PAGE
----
Midsummer Nights Brought to Life in Japan
Drakskip are a bit of an anomaly. While traditional folk bands exist all over the world, the likelihood of a Japanese foursome playing Scandinavian-inspired folk music halfway across the world is… slim to none. Add to this the fact that they have a nyckelharpa (literally key harp)—an instrument that although hails from Sweden, is one that few Swedes have ever seen in person. Simply put, it’s a combination of a fiddle and a hurdy-gurdy; and just as complicated to play as to imagine. (Aren’t you glad there are pictures?)
The band has played everything from street gigs to shrines, to music festivals in Sweden and Finland, and the foursome (viola, nyckelharpa, acoustic guitar and percussion) have created their own personal twist to the traditional music genre. It’s an energetic and fascinating show, which puts a fun and dynamic spin to “stuffy” folk music. While performing, they claimed that normally “People just sit and watch us while hanging out, or eating…” but given the rambunctious group dancing and swaying at the front, I’m not sure that’s entirely true.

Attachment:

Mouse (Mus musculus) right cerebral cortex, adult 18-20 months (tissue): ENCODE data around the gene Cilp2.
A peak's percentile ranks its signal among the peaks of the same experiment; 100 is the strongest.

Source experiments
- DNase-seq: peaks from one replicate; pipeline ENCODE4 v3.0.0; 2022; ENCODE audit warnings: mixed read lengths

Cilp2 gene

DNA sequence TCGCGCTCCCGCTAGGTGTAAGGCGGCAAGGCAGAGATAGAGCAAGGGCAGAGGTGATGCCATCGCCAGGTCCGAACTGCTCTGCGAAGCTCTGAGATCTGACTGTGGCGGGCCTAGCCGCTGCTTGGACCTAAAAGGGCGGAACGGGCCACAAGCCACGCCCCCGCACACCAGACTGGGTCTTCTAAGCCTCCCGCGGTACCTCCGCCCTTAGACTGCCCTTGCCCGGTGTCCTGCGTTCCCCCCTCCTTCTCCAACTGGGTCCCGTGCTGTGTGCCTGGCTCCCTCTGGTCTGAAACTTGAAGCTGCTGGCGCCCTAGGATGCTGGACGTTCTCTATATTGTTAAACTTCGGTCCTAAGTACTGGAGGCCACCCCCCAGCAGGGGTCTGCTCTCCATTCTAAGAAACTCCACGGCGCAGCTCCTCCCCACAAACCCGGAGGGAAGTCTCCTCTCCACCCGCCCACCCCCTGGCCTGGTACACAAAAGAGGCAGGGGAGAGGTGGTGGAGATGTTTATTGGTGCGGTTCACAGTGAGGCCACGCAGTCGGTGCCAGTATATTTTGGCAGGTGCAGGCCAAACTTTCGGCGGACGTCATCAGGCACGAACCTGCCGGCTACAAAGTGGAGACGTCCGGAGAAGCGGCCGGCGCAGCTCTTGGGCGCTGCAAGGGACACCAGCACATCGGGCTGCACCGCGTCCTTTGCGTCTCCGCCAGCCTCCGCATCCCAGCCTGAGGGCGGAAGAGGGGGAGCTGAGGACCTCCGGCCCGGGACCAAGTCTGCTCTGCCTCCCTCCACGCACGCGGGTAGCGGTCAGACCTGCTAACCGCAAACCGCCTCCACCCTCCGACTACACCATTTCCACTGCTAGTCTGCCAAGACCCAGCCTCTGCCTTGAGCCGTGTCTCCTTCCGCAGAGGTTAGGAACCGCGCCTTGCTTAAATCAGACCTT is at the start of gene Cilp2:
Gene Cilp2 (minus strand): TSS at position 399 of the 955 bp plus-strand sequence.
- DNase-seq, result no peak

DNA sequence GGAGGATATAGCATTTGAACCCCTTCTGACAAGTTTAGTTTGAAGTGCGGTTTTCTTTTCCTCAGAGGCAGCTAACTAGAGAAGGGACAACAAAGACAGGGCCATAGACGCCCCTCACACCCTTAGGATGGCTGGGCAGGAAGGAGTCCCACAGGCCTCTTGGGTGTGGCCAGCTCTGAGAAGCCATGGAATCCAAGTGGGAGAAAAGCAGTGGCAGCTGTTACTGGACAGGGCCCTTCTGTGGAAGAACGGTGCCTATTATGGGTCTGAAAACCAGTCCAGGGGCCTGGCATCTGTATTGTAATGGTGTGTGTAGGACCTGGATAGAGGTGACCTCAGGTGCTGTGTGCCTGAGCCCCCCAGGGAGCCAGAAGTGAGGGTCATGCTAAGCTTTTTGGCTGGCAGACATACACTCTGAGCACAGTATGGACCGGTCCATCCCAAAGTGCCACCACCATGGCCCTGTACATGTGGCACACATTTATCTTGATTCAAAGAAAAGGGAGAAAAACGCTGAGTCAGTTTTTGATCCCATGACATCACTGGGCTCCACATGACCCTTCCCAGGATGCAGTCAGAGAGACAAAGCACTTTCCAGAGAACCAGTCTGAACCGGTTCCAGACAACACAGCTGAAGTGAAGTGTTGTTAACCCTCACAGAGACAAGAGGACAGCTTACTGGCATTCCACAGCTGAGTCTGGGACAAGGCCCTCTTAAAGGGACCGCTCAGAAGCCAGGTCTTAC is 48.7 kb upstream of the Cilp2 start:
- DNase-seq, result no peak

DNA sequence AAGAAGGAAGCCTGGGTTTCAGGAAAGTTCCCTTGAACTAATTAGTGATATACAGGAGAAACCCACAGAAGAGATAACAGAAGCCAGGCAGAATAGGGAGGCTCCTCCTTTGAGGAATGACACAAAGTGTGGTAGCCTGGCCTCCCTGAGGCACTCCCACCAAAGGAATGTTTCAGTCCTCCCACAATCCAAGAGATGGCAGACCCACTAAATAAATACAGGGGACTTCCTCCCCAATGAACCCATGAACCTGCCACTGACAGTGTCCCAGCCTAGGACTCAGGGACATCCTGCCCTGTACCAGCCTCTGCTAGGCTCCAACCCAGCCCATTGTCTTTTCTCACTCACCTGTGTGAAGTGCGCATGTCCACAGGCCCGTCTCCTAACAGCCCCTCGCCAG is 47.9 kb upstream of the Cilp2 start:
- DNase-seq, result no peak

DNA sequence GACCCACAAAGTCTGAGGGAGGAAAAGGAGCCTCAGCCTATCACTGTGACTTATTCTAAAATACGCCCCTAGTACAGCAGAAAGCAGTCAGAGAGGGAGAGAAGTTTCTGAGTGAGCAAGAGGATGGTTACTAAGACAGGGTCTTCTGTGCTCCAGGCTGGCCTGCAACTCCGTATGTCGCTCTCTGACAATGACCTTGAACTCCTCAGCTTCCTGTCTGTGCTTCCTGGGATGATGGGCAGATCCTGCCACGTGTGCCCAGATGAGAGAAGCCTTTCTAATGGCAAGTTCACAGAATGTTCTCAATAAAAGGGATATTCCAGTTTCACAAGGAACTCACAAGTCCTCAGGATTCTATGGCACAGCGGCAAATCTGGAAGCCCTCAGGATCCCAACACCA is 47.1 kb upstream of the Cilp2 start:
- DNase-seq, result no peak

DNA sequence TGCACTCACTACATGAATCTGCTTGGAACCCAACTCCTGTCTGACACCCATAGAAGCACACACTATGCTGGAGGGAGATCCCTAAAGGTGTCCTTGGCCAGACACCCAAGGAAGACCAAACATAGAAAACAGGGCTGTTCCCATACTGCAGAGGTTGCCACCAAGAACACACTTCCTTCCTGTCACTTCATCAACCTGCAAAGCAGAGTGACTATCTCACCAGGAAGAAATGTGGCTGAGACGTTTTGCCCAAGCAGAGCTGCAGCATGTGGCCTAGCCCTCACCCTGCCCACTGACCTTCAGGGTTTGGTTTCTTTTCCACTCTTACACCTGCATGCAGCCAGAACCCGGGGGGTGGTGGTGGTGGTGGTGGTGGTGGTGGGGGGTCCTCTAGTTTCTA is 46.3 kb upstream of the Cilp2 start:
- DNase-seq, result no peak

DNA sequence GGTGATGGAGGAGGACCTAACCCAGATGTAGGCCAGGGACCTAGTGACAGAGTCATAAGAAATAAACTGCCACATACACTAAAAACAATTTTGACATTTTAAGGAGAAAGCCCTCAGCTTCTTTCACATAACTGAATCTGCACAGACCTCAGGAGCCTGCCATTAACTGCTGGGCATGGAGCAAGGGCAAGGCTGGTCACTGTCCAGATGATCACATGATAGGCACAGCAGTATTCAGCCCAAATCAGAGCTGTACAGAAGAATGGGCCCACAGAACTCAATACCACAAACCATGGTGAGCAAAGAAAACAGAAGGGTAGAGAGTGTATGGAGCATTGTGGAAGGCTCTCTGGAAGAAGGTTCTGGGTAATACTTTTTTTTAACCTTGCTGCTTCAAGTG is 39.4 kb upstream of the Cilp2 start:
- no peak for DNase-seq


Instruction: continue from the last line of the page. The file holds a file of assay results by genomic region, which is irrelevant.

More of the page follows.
Drakskip (which, incidentally means dragon ship—the ships Vikings used) will unfortunately be breaking up in August (aww), but only for a year (yay!) due to members Shota Enomoto and Yuki Noma going to Sweden to pursue studies in folk music. Want to find out how they all started, and why they decided to study abroad? Check out the interview, coming soon!
Photo by Taio Konishi / Text by Lisa Wallin
Posted on 2015.7.24 21:13